John Duncan Forsyth was born in 1886 in Florence, Italy. He received his training at Edinburgh College, Scotland, and at the Sorbonne, in Paris, France. He practiced in Tulsa and the surrounding areas from 1925 until his death in 1963.
Forsyth designed several homes in Tulsa including his own residence at 29th and Birmingham. In addition, he designed Southern Hills Country Club (1936 with D. McCormick) at the corner of 61st and Lewis, All Souls Unitarian Church (1957) at the corner of 30th and Peoria and Daniel Webster High School (1938 with W. Wolaver and R. Kerr) at 1919 West 40th. He is perhaps best known as the designer of the Marland Mansion in Ponca City (1926) and the Will Rogers Memorial in Claremore (1938).
During the 1930s the city of Bartlesville was trying to solve a crowding problem at its junior-senior high school and also provide work for at least 100 men through Franklin Roosevelt’s Works Progress Administration. City leaders approved a plan to construct new buildings for a senior high school and junior college on more than 20 acres at 17th and Hillcrest. They hired John Duncan Forsyth to design the structure.
Forsyth used the Streamline Art Deco style, as he did for the Daniel Webster High School in Tulsa. The two schools share many of the same interior architectural elements.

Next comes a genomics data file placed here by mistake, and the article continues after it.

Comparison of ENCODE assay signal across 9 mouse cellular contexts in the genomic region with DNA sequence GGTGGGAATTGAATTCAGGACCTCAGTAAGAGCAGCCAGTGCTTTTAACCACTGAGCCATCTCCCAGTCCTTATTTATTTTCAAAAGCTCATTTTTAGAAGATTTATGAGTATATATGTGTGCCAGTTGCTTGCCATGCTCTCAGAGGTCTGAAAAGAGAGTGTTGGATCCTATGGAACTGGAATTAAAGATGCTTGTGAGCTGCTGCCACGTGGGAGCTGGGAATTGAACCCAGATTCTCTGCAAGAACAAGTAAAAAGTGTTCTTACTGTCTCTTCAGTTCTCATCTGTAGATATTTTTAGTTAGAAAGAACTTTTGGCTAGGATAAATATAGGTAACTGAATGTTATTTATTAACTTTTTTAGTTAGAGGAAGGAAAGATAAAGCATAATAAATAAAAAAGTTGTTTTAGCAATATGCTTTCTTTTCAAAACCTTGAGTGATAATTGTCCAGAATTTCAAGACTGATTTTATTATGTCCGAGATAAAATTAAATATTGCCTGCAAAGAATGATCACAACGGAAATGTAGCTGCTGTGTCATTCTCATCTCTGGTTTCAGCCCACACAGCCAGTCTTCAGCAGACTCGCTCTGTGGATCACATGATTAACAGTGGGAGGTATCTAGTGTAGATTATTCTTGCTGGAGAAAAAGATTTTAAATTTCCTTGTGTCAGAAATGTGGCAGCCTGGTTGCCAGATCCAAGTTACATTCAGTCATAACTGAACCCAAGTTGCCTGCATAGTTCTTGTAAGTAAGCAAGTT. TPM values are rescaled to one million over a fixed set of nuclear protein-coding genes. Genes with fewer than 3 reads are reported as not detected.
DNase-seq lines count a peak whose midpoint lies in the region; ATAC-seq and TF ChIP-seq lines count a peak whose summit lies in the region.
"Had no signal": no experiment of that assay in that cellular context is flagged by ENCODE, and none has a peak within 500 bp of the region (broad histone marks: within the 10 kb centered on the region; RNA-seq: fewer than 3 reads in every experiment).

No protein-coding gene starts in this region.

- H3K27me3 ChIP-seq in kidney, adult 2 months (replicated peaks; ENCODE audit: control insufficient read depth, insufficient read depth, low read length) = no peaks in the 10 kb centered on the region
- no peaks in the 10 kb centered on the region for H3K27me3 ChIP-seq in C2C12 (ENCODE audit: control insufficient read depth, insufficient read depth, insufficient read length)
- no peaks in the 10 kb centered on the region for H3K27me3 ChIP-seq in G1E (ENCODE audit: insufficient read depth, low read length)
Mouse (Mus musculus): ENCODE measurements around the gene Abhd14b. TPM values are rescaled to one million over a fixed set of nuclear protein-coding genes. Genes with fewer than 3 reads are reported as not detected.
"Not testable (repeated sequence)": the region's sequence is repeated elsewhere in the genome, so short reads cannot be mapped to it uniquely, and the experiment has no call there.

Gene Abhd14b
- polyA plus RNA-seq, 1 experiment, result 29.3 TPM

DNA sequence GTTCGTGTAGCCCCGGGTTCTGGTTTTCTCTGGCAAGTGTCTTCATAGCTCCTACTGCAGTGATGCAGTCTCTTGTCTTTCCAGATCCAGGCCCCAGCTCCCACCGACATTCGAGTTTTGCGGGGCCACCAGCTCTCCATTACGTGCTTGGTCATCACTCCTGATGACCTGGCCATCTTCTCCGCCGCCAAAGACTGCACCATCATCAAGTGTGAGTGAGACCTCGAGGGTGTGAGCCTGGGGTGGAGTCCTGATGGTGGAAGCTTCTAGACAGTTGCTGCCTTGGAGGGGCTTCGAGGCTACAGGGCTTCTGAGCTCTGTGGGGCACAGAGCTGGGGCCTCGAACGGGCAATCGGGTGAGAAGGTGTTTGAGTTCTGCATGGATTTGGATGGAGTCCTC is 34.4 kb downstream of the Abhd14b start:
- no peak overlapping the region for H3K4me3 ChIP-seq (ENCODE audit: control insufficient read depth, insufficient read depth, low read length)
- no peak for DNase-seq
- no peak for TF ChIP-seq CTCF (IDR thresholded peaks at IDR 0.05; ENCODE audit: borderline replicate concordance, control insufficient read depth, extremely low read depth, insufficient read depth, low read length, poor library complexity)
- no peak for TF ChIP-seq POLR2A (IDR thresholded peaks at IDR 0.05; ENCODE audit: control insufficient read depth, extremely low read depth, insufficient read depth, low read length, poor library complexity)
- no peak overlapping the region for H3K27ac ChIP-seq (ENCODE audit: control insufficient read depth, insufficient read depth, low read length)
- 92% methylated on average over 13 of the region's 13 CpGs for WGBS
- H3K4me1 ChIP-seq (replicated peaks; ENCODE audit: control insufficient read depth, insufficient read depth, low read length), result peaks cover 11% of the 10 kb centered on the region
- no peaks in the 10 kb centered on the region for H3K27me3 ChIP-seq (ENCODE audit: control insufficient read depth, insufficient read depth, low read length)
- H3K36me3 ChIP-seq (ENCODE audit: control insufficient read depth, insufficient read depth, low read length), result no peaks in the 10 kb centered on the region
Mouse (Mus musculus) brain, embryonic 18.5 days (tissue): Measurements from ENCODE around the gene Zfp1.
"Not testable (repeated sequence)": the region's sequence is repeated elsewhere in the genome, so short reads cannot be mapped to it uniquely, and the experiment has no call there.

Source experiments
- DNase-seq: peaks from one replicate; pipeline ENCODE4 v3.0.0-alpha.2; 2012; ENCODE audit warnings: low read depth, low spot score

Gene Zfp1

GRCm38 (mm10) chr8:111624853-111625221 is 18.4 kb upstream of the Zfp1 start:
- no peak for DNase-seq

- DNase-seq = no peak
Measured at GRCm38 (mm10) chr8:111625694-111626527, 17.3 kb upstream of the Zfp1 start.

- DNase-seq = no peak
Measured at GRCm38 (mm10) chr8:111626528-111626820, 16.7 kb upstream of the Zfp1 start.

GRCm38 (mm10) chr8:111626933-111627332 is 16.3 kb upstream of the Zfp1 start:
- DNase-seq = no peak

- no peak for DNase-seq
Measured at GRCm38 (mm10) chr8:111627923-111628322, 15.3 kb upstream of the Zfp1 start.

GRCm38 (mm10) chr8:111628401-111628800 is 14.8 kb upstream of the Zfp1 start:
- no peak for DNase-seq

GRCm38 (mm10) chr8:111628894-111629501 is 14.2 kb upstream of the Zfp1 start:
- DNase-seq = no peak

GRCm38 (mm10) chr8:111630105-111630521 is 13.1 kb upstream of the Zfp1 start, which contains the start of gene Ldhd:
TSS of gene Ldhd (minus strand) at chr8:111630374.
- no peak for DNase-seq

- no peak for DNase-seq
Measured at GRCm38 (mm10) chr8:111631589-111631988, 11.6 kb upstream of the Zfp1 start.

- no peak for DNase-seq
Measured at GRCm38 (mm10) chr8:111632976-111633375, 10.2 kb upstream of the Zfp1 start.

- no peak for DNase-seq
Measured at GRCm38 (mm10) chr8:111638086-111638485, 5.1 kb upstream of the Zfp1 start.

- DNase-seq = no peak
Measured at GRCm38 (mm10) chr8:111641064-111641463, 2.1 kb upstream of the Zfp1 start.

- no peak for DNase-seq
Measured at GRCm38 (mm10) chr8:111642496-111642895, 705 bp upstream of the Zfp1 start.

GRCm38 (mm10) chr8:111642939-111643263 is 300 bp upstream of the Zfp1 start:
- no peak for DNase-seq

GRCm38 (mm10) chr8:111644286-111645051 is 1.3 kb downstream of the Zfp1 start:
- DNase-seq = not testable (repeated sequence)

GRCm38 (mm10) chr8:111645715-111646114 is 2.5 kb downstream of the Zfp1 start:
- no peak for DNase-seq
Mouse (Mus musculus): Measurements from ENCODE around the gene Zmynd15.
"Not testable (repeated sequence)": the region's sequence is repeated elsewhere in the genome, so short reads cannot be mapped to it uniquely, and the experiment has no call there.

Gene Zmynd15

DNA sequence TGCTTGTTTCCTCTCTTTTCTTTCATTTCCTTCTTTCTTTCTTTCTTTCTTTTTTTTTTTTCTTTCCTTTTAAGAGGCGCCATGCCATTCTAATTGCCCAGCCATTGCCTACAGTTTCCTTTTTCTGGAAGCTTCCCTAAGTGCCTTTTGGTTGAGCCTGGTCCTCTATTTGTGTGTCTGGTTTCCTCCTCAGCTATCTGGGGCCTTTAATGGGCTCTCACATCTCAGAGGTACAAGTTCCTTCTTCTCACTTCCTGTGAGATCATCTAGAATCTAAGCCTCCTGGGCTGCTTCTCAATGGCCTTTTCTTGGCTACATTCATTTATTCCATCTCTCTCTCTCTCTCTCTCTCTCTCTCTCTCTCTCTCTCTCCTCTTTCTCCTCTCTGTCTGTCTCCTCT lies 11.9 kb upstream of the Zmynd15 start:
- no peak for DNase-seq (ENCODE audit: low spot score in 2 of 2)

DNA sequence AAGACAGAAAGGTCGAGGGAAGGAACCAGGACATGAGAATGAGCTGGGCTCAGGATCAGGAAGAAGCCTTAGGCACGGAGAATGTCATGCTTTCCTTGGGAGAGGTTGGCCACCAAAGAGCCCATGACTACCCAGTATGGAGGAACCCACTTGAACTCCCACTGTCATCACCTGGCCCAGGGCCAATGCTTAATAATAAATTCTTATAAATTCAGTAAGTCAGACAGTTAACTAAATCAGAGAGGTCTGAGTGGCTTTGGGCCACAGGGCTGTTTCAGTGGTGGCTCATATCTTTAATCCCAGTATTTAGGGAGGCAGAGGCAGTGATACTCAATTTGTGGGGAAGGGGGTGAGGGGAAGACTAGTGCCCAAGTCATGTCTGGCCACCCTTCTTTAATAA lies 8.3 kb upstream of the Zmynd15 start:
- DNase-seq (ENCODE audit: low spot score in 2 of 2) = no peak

The high school’s main building contained classrooms and an auditorium. A field house contained classrooms for physical education, band, orchestra and industrial arts. The Frank Phillips Foundation contributed $55,000 to pay for the field house, which served for a while as the home court for the Phillips 66ers basketball team.
The buildings exterior surfaces were constructed of reinforced monolithic concrete. Inside the main building, the floors were marbleized asphalt tile with terrazzo stairwells and glazed tile wainscoting along the corridors. Each classroom was unique and suited to a specific purpose.
Many additions and renovations have been made to the original structure. In 2002 Bartlesville voters approved a $30 million school bond issue for construction of a new fine arts building, science wing, athletic fields and parking.